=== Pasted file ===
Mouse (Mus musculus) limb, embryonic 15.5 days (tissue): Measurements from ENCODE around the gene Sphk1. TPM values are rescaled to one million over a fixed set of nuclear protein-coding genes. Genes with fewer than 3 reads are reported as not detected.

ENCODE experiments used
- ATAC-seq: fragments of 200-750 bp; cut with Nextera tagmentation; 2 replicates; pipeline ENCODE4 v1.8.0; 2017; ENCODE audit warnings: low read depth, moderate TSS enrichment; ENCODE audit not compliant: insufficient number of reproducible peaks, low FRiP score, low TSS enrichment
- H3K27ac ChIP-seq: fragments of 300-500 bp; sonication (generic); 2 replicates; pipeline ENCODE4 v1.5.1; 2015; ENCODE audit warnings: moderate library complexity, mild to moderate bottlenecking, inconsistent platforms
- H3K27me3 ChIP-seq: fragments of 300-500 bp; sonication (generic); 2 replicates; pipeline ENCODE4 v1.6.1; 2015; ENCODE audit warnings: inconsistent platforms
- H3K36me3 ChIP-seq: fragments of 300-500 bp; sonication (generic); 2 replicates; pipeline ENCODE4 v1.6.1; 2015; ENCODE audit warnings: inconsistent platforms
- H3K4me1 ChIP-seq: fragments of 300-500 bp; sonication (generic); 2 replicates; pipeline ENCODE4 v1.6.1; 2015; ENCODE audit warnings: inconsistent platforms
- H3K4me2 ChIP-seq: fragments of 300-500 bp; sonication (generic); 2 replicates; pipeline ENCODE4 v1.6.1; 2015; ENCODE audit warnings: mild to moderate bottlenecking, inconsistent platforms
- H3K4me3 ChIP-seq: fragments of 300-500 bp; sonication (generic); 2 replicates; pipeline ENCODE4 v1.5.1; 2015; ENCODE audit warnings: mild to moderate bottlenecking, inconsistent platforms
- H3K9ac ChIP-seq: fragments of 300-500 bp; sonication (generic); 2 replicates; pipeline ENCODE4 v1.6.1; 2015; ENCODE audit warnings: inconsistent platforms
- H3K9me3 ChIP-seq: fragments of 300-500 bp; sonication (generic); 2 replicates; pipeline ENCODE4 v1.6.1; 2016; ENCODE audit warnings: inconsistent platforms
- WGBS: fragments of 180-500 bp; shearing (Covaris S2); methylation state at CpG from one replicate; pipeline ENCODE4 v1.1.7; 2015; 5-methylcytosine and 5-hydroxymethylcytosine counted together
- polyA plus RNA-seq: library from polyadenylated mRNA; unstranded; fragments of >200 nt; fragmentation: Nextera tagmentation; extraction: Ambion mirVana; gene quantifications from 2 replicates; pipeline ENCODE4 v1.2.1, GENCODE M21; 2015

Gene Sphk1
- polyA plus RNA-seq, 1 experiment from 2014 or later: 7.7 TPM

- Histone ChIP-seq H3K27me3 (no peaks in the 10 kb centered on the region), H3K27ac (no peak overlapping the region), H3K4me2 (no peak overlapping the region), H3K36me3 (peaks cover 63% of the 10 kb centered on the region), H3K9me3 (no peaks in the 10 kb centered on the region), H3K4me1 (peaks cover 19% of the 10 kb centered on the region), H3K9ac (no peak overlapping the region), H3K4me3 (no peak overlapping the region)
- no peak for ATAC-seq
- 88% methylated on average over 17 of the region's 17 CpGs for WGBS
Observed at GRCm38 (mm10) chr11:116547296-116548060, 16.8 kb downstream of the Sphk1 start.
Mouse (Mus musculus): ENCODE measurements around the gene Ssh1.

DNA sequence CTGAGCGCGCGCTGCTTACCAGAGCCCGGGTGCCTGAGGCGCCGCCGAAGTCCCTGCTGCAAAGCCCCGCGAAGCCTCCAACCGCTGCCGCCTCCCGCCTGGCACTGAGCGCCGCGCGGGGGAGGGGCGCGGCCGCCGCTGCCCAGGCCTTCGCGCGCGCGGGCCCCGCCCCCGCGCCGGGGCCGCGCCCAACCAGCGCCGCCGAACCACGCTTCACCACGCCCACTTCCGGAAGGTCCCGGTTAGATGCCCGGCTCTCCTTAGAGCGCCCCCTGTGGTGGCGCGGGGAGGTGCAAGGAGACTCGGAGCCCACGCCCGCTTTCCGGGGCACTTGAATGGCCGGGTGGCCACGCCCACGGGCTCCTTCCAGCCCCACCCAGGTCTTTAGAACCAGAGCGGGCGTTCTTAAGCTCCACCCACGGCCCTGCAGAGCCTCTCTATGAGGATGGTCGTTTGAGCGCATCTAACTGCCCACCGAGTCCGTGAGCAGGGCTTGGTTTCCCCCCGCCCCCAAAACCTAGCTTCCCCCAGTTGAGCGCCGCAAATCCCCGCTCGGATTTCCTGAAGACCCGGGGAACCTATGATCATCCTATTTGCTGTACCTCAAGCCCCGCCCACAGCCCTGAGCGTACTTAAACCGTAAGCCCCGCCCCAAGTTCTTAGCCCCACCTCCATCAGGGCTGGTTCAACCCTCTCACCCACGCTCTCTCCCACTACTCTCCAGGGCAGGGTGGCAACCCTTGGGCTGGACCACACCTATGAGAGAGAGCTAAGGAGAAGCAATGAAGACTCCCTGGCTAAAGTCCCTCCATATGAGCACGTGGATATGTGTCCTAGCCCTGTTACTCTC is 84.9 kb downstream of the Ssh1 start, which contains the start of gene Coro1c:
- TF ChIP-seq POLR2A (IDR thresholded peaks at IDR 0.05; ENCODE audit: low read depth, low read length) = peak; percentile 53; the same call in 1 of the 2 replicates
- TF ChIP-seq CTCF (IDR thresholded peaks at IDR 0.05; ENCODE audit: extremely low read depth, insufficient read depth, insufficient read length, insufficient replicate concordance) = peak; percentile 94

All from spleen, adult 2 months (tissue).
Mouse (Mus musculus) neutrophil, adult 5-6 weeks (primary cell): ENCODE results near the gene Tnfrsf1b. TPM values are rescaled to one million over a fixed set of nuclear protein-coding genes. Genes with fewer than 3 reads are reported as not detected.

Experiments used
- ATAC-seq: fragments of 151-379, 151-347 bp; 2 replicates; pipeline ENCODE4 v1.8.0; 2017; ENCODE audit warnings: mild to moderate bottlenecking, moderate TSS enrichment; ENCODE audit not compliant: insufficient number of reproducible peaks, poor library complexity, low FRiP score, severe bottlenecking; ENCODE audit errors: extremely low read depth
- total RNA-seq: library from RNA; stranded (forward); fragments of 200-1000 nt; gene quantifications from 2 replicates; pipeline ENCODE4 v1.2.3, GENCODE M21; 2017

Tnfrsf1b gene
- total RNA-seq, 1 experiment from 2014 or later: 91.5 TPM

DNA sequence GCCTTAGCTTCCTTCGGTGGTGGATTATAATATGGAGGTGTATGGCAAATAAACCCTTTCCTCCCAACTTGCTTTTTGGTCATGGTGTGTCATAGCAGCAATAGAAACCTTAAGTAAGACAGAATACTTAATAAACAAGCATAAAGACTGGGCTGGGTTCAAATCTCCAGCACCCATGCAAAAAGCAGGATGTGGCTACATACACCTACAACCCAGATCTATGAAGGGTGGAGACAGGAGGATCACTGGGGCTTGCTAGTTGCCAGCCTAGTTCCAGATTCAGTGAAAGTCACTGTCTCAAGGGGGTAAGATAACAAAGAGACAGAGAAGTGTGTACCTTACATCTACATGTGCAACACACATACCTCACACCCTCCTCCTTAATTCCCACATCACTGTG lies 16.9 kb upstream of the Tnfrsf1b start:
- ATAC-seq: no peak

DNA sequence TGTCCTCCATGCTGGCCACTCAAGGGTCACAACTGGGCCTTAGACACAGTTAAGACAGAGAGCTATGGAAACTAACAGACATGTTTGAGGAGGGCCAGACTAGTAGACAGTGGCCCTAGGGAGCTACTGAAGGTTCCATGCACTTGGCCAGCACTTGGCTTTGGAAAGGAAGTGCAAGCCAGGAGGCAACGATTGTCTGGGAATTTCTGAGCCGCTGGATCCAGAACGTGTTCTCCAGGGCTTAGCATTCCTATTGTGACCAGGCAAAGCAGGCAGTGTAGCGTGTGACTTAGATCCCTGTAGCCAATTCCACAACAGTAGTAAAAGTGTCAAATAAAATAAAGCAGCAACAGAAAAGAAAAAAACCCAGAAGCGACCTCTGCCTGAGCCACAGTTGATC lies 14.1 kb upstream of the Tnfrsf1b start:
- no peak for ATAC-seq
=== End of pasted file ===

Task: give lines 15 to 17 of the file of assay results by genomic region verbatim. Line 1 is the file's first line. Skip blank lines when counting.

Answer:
- polyA plus RNA-seq, 1 experiment from 2014 or later: 7.7 TPM

- Histone ChIP-seq H3K27me3 (no peaks in the 10 kb centered on the region), H3K27ac (no peak overlapping the region), H3K4me2 (no peak overlapping the region), H3K36me3 (peaks cover 63% of the 10 kb centered on the region), H3K9me3 (no peaks in the 10 kb centered on the region), H3K4me1 (peaks cover 19% of the 10 kb centered on the region), H3K9ac (no peak overlapping the region), H3K4me3 (no peak overlapping the region)
- no peak for ATAC-seq